Forced to Pull Story on Indian Firm's Alleged Global Hacking Operation, Reuters to Fight Court Order

Additional district judge of Delhi's North West district court Rakesh Kumar Singh found the article to be prima facie “indicative of defamation”.

New Delhi: Following a Delhi court’s preliminary order, the news agency Reuters has temporarily removed a special investigation which claimed that an Indian information technology company, Appin, stole data from prominent persons around the globe, including politicians, military officials and business executives.

Reuters, however, said that it “stands by its reporting and plans to appeal the decision”.

An additional district judge of Delhi’s North West district court found the article to be prima facie “indicative of defamation”, according to a copy of the order seen by The Wire.

The special report was published on November 16, 2023 and was titled, ‘How an Indian Startup Hacked the World’.

In an Editor’s note published on December 5, Reuters said it had temporarily removed the article to comply with a preliminary court order issued on December 4.

In his order, additional district judge Rakesh Kumar Singh noted that he was prima facie satisfied that the special report was “indicative of defamation”, and that the website should not retain such an article in the public domain.

The court, however, clarified that this was only a prima facie opinion. The “defendants shall have sufficient opportunity to express their views through reply, contest in the main suit etc. and the final decision shall be taken subsequently”.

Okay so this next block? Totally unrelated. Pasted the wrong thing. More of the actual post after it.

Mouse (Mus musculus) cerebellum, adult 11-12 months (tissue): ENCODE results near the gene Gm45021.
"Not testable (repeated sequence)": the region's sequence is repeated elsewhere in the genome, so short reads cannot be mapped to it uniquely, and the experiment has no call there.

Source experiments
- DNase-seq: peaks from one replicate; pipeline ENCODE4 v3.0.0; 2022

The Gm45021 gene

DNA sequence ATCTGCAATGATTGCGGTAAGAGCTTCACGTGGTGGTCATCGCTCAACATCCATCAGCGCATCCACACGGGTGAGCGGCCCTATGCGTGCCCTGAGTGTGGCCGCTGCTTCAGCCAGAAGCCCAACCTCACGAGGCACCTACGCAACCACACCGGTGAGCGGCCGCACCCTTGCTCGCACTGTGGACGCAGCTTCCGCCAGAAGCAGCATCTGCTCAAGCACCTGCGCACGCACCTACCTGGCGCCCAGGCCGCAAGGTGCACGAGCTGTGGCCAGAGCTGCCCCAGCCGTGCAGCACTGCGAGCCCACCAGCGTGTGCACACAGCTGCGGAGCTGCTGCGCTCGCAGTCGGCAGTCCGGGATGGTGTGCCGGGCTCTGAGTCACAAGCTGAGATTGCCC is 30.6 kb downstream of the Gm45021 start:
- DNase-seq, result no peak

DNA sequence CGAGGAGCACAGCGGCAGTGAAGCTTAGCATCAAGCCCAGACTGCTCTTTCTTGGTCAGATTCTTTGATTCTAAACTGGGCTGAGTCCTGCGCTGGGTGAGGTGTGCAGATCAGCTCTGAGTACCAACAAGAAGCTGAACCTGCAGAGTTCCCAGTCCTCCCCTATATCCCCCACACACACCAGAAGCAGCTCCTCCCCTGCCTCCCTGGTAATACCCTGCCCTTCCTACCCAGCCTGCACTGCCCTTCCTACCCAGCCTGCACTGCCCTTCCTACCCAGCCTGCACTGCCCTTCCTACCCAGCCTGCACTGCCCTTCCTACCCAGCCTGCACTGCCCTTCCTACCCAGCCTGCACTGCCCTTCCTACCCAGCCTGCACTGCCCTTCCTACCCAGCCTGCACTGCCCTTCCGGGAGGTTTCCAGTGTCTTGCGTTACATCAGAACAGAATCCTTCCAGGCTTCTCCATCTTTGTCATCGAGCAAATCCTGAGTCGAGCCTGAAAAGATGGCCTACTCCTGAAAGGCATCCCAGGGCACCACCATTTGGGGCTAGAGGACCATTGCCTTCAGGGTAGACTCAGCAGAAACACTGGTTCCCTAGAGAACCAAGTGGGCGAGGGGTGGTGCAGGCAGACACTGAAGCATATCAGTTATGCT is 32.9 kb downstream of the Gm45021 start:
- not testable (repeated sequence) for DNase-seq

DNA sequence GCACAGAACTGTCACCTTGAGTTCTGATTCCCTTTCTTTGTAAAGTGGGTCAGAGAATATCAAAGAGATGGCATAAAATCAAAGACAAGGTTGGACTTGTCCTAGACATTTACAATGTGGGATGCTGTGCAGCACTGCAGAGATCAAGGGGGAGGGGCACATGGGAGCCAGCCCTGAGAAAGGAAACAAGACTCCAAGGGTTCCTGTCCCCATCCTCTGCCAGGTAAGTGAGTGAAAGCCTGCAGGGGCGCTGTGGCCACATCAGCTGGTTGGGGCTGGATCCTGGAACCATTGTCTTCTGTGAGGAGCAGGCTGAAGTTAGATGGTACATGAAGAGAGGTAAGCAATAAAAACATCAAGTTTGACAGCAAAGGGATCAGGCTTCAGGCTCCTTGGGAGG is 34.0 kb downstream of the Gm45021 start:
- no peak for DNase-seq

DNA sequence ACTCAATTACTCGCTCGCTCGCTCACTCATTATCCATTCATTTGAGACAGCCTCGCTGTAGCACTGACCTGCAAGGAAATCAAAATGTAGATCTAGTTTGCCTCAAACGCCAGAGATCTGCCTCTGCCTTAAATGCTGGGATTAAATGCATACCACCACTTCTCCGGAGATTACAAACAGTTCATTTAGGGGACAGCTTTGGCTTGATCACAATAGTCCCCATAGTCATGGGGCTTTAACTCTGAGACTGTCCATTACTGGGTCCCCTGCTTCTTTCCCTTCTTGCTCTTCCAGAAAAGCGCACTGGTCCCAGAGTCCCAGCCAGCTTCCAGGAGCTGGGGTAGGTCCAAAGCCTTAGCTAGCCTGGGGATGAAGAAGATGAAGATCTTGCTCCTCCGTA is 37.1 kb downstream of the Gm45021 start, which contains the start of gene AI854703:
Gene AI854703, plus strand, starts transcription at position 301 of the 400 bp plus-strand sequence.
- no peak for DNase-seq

The court order was issued amid a pending lawsuit brought against Reuters in November 2022 by the lawyers of Appin Association of Training Centre, accusing the news agency of a defamatory campaign. “As set forth in its court filings, Reuters disputes those claims,” the agency stated.

Rajat Khare’s US representative, the law firm Clare Locke, rejected any association between its client and the cyber-mercenary business. It told Reuters that Khare “has never operated or supported, and certainly did not create, any illegal ‘hack for hire’ industry in India or anywhere else.”

Clare Locke said, “Mr. Khare has dedicated much of his career to the fields of information technology security – that is, cyber-defense and the prevention of illicit hacking.”

Khare’s lawyers said media articles tying him to hacking were “false” or “fundamentally flawed”.

Clare Locke, as quoted in the report, said under Khare’s tenure, Appin specialised in training thousands of students in cybersecurity, robotics and artificial intelligence, “never in illicit hacking”.

The lawyers said Khare left Appin in part because rogue actors were operating under the company’s brand and he wanted “to avoid the appearance of associations with people who were misusing the Appin name”.

The Delhi district judge, while ordering Reuters to take down the article, said the “balance of convenience” lies in directing the withdrawal of the content.

“I am of the opinion that even if the defendants for some period do not retain the article on the website and on that account they suffer any market value, [they] can be ultimately compensated by money from the plaintiff but the retention of such material on the website if allowed, the same may have devastating effect on the general students population of India (sic),” the court said.

In a filing, Reuters raised preliminary objections to the suit, including questioning the locus standi of the plaintiff.

This article was edited on December 18 at 7:25 pm.